'Davyyyyy...Daaavy Crockett, king of the wild frontier...' - remember the jingle in the Disney movie? Ha!

      Delete
  4. Fascinating research, Nadja. I will admit that cyanide seems a tad modern to me, but the time period is beyond my ken. I did think that surgical patients bit on leather straps or sticks before anaethesia, though.

    Oh, and Davyyyyy, Daavy Crockett--there's an earworm!

    Elizabeth Anne Mitchell

    ReplyDelete
    Replies
    1. Hmmm. The book was non-fiction, but after reading all these interesting comments - I think I'll be on The Goggle...I'm beyond curious. :} That's what started this whole project in the first place.

      I wonder what I'll turn up? I always took the phrase to mean - taking a risky chance. I will try to post my discoveries to this comment thread in the next week or so. So, if anyone is interested....stop back. Hopefully, I'll find a definitive answer. :}

      Delete
  5. I was of the group who had heard of injured soldiers biting on a bullet during surgery as well. While this may have some truth to it, I'm fascinated by your earlier origin. I know cyanide has been around a while, but I didn't know it had been used that far back.

    I love learning something new every day! Thanks!

    ReplyDelete
    Replies
    1. Ha! Don't learn too much...my reading has turned up three separate 'originations' for this phrase. I suppose, in the end, that the phrase was used in one way - and then grew to house many other meanings.

      However, I can find no reference to cyanide being used before the 1840's (The earliest I read of a scientist 'tinkering' with cyanide is 1819) - but I'm still investigating. While this is pre-Civil-War, it seems that it was not widely available at that time. I haven't had the chance to read thoroughly on cyanide, so I can't report anything for certain. Hmmm...maybe another post topic?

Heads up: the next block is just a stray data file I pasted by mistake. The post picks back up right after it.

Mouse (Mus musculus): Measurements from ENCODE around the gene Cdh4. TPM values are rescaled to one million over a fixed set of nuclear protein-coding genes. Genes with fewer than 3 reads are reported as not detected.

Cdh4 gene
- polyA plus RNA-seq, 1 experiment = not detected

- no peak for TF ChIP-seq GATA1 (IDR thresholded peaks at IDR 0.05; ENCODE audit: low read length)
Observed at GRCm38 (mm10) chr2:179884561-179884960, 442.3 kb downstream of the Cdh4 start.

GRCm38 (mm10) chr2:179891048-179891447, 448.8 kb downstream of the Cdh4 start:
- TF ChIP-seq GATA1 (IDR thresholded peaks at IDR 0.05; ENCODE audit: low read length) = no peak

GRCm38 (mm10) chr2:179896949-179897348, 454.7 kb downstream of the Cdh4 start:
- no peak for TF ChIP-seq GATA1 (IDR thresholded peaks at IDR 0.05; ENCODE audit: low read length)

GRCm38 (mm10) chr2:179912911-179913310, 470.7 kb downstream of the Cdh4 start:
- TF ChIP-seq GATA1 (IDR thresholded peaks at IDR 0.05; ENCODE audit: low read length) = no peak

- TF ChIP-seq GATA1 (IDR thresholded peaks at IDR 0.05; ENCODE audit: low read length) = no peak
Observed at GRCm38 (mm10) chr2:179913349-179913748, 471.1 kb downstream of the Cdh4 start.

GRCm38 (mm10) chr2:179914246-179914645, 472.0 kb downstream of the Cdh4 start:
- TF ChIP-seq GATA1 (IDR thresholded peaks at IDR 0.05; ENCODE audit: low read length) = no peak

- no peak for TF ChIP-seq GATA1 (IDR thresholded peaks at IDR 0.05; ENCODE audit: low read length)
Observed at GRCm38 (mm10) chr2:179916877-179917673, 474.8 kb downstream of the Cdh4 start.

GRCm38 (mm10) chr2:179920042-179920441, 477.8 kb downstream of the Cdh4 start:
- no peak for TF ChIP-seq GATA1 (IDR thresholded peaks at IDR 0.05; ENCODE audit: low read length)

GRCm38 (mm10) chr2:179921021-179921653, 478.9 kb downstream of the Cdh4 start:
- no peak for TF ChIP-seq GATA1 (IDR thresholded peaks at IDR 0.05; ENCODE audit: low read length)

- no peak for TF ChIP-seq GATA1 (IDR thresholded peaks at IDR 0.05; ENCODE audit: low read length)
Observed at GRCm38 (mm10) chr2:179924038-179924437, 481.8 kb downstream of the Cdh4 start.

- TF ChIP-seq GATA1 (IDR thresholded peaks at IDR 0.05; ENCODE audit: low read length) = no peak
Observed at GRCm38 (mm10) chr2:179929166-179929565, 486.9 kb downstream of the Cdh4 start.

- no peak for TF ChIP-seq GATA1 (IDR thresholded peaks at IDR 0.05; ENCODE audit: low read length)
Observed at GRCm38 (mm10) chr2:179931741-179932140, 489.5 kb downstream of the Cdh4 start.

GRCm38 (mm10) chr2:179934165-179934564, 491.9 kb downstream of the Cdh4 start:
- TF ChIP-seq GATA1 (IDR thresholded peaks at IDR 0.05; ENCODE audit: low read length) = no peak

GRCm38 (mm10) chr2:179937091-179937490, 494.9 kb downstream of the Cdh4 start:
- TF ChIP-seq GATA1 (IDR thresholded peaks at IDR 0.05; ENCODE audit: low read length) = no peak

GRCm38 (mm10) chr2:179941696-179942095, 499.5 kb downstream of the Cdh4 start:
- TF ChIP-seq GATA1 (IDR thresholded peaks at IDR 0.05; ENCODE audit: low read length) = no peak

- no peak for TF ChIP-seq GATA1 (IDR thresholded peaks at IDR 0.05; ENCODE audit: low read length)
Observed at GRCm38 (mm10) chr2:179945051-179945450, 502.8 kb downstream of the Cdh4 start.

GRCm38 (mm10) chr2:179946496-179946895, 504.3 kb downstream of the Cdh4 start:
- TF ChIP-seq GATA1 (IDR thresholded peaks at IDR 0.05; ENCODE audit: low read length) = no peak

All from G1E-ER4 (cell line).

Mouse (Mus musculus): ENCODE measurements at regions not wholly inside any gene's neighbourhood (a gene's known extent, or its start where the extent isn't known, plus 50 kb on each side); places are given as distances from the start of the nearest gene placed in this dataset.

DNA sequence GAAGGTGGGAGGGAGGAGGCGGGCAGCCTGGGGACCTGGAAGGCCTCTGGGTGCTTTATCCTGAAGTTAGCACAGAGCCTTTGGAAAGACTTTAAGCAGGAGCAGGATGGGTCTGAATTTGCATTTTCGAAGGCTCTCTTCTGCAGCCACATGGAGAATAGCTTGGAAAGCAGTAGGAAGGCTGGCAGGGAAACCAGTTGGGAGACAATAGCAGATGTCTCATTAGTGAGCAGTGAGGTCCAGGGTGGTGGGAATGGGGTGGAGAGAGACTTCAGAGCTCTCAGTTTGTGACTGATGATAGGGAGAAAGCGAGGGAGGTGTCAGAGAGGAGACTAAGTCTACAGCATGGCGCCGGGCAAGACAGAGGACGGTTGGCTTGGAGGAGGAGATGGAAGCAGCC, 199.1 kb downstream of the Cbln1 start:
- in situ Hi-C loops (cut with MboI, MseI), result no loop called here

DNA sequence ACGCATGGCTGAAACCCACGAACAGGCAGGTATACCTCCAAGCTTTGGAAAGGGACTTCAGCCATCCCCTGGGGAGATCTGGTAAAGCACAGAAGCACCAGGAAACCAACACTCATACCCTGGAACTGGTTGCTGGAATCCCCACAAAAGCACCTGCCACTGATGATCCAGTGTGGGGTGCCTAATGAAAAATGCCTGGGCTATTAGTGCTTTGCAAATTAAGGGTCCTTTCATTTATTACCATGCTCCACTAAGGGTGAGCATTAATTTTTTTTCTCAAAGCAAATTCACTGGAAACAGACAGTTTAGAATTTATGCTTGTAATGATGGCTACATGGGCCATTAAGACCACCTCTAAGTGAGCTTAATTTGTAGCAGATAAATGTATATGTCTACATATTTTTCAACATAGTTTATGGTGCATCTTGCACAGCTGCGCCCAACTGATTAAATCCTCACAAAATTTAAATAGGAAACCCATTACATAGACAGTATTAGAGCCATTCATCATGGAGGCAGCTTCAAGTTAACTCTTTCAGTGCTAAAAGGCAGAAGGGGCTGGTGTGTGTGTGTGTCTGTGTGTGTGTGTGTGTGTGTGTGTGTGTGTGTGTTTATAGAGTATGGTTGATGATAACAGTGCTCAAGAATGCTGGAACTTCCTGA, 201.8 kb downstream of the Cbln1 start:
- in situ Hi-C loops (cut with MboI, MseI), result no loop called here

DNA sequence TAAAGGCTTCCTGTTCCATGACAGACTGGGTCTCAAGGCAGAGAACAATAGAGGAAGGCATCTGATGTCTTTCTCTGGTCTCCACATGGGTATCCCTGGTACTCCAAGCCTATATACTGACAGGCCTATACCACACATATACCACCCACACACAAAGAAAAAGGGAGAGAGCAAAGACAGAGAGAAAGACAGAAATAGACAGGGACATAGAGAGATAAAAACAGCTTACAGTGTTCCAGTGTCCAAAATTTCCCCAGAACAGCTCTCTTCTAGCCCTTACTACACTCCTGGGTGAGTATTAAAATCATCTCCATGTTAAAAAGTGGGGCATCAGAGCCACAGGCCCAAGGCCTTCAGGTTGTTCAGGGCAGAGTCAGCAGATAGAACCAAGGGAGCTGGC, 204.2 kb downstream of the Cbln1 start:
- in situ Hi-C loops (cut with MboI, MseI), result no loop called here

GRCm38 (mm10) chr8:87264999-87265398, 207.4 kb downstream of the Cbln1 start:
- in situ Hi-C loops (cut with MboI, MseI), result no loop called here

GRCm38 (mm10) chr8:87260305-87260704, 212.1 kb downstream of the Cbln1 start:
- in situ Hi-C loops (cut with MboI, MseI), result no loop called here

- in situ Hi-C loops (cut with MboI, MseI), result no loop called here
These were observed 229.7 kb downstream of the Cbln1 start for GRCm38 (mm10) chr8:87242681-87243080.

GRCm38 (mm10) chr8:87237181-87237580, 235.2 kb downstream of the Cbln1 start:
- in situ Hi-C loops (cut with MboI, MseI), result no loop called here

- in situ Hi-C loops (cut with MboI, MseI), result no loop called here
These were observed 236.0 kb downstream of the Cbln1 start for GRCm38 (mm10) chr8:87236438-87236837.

Delete
  6. Informative site, #1 -
    http://www.phrases.org.uk/meanings/bite-the-bullet.html

    Also, Ambush At Mustang Canyon, Mike Kearby, (although this is a fictional title) alludes to the practice. Hmmm.

    In the book, Much Ado About English, the writer supports Raelyn's understanding of the origination of the phrase. Morris Dictionary of Words And Phrase agrees.

    Ron Chernow, in Washington: A Life, states that the phrase originated in Washington's time, as men who had to endure a severe flogging would bite a lead bullet to so as to survive the ordeal. The American Dictionary of Idioms states the same.

    The only reference to Bite The Bullet as used in my post were the J.W. Schultz memoirs and the tale of Cynthia Ann Parker.

    If I find anything else - I'll add it to the thread! This has turned into a great discussion...thanks to everyone for joining in!

    ReplyDelete
  7. Fascinating research, Nadja. My period is the 1840s too, and I will look for more info on Cynthia Ann Parker. I will also look for the J.W. Schultz memoirs as well. Your research certainly goes past the surface!

    ReplyDelete
    Replies
    1. I enjoyed both books a great deal. Anyone interested in Native American culture will likely devour these two titles.

      Delete
  8. That's fascinating, Nadja! Isn't research fun! I love the weird facts I keep learning over the years. :)

    Good luck on your Western (at least I assume it goes in that direciton, given your research *g*) and have a great rest of the week!

    ReplyDelete
    Replies
    1. Research is one of my favorite parts of the writing process. I'm a curious person ...LOL. I'd love to use this research to write a romance set during the time the Plains Indians roamed freely. We'll see where the breeze takes me. :}

      Delete
    2. Not to put a damper on your enthusiasm, I'd suggest that if you are going to write a romance based on Plains Indians, or any tribe for that matter, research some of the sites on the net written by, for and about Native Americans. Especially the furor over Disney's portrayal of Pocahantas, the female lead in Dances With Wolves. Start with University American Indian Studies Departments for recommendations.

      I don't buy historical romances featuring Indians for the very reason that it doesn't portray the Indian male and the occasional female in a very realistic manner.

      Delete